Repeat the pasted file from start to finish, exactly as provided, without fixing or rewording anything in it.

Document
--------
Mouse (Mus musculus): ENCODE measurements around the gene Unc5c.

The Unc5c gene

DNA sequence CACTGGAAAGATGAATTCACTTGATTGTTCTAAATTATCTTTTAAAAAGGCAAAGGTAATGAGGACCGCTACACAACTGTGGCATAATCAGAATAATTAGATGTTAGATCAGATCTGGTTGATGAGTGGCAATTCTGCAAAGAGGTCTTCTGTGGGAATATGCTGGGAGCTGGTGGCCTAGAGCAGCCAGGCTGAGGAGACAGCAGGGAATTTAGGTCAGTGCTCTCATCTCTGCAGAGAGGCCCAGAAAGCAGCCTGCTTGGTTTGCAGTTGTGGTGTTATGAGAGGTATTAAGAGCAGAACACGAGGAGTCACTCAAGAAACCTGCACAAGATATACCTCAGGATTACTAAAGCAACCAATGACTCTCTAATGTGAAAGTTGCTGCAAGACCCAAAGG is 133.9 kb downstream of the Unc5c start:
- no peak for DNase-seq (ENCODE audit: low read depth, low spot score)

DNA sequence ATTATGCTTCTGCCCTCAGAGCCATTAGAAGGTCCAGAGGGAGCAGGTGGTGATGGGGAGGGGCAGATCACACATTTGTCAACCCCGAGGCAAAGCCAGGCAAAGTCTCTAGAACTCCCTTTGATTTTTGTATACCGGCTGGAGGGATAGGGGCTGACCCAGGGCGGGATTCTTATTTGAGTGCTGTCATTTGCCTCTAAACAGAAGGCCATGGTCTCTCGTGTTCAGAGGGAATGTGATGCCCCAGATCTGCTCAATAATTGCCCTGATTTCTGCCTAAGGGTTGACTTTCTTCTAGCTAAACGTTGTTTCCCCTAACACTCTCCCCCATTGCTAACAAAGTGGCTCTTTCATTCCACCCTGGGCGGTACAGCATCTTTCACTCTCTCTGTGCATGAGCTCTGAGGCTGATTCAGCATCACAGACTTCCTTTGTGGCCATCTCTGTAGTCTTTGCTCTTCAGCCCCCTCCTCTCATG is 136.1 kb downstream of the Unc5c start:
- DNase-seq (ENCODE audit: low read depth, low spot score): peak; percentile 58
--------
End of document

Mouse (Mus musculus): ENCODE measurements around the gene Unc5c.

The Unc5c gene

DNA sequence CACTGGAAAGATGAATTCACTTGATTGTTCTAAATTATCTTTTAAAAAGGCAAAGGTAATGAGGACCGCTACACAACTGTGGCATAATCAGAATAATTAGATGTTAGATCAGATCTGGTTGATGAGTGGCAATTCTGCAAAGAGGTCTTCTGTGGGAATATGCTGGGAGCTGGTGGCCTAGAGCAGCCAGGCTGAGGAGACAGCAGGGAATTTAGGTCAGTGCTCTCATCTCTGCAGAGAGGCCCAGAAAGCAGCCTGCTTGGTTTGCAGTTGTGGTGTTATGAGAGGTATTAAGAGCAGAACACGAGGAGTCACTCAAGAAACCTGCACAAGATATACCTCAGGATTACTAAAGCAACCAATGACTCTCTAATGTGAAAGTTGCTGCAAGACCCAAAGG is 133.9 kb downstream of the Unc5c start:
- no peak for DNase-seq (ENCODE audit: low read depth, low spot score)

DNA sequence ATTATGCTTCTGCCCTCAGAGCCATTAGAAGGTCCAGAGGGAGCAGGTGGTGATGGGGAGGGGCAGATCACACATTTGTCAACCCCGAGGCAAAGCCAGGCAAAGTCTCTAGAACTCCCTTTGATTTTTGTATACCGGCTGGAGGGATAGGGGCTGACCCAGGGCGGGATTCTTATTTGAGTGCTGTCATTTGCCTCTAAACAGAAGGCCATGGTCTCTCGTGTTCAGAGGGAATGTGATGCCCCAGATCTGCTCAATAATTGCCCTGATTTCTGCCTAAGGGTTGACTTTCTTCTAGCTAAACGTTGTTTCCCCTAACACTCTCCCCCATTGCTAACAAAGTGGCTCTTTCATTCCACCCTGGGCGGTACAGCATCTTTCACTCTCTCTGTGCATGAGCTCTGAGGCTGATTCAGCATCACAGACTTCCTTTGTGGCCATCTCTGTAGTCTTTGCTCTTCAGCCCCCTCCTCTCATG is 136.1 kb downstream of the Unc5c start:
- DNase-seq (ENCODE audit: low read depth, low spot score): peak; percentile 58